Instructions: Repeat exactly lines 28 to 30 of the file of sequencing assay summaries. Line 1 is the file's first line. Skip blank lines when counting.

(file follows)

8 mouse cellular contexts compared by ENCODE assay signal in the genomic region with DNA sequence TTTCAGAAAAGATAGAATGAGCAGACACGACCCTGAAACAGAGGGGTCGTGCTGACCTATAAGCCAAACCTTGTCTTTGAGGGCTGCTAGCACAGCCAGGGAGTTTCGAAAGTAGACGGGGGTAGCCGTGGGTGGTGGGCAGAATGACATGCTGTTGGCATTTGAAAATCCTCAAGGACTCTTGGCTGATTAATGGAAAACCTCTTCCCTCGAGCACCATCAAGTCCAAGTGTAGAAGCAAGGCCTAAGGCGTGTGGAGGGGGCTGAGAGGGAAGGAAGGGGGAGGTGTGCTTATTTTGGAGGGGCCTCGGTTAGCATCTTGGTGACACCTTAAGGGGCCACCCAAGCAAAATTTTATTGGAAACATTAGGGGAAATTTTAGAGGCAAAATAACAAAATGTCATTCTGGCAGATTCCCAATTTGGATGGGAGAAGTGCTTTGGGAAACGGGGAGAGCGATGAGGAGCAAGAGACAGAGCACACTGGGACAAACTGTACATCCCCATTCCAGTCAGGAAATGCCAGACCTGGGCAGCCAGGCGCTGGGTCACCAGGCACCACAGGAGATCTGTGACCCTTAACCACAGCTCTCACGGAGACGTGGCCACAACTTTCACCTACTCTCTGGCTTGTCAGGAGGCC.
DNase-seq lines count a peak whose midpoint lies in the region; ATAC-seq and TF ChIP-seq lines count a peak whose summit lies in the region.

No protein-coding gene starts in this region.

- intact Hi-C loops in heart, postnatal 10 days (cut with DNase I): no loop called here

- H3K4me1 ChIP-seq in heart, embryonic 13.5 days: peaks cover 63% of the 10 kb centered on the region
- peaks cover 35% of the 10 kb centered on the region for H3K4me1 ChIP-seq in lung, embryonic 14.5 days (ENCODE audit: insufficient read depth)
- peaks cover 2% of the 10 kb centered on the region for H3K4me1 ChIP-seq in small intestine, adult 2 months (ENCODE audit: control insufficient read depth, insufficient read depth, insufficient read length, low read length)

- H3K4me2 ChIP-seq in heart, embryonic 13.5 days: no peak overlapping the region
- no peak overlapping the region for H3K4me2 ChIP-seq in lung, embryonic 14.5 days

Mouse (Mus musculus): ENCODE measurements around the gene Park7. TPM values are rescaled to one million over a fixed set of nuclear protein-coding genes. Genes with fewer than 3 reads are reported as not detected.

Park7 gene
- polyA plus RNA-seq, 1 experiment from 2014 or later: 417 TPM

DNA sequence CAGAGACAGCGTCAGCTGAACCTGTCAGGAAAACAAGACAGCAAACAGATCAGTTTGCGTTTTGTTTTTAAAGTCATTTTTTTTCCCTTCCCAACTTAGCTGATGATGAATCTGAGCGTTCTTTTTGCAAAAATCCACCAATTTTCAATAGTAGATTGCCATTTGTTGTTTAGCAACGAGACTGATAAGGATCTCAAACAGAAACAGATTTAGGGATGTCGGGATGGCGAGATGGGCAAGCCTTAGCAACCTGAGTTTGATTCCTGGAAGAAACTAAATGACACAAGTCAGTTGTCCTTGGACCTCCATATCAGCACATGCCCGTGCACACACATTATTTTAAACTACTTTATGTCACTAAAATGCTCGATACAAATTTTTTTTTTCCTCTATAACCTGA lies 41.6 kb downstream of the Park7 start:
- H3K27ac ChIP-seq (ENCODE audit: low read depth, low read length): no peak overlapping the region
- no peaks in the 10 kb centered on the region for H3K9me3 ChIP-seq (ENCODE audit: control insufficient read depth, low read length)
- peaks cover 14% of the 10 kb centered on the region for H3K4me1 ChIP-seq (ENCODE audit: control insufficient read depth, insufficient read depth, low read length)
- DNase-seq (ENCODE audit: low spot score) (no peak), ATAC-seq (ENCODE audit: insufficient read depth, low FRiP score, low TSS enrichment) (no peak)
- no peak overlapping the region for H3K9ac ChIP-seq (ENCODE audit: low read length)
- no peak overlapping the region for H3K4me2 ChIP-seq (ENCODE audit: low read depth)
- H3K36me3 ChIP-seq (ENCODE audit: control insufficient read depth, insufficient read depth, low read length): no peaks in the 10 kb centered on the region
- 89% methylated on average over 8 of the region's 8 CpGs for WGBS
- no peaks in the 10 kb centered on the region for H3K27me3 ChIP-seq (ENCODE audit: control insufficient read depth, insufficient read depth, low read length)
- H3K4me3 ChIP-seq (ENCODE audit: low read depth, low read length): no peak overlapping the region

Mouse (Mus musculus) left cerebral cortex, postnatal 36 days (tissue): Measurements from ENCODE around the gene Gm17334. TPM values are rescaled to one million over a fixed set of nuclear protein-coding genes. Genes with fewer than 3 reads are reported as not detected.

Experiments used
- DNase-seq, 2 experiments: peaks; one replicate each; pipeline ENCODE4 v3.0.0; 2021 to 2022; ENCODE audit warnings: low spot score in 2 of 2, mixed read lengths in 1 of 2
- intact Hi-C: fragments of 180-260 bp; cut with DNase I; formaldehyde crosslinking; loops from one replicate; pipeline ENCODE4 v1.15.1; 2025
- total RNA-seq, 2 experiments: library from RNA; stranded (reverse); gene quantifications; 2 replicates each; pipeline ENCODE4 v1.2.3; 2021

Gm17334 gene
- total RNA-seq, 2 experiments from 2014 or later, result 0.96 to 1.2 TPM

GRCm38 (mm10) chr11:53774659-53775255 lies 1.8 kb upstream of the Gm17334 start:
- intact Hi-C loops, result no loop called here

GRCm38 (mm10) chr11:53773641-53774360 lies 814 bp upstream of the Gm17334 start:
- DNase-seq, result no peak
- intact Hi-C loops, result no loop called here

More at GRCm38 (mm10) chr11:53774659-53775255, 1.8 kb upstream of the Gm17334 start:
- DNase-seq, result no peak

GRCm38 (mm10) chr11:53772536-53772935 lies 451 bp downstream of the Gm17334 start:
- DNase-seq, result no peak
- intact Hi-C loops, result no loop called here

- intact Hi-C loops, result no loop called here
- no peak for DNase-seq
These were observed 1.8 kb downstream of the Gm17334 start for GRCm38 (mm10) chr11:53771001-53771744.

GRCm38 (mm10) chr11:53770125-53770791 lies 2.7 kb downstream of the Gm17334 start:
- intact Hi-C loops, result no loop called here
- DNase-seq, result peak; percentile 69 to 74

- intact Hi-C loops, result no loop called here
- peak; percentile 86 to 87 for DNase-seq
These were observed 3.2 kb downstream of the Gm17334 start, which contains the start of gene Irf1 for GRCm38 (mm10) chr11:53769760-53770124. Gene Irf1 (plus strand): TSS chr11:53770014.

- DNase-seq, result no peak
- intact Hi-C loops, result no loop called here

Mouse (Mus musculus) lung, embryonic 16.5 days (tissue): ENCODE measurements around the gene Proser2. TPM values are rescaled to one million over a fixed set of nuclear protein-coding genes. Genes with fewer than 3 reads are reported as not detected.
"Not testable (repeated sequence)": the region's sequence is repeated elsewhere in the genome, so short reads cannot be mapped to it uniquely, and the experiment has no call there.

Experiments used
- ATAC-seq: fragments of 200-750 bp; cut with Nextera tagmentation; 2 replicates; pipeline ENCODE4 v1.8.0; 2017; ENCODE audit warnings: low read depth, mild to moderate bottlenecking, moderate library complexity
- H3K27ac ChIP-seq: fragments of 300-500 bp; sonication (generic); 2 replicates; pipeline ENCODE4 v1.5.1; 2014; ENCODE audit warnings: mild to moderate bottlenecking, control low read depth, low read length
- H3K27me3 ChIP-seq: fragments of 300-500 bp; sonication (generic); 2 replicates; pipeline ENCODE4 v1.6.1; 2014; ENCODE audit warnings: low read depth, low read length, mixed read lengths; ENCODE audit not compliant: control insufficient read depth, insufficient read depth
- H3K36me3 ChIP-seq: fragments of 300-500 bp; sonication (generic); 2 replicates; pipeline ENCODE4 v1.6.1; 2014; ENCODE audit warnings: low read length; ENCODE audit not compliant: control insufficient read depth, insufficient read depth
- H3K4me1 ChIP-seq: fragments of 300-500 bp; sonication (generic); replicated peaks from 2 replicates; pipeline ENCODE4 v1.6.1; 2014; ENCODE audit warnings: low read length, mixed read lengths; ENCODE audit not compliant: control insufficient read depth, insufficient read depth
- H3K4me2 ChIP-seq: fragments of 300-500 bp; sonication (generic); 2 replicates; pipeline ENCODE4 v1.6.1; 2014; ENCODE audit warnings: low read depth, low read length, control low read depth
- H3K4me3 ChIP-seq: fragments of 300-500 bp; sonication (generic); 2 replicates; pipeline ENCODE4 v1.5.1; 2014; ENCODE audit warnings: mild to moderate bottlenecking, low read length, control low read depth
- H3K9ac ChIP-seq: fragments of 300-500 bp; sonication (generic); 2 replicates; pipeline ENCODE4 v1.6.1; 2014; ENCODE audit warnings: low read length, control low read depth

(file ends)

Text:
- total RNA-seq, 2 experiments: library from RNA; stranded (reverse); gene quantifications; 2 replicates each; pipeline ENCODE4 v1.2.3; 2021

Gm17334 gene
- total RNA-seq, 2 experiments from 2014 or later, result 0.96 to 1.2 TPM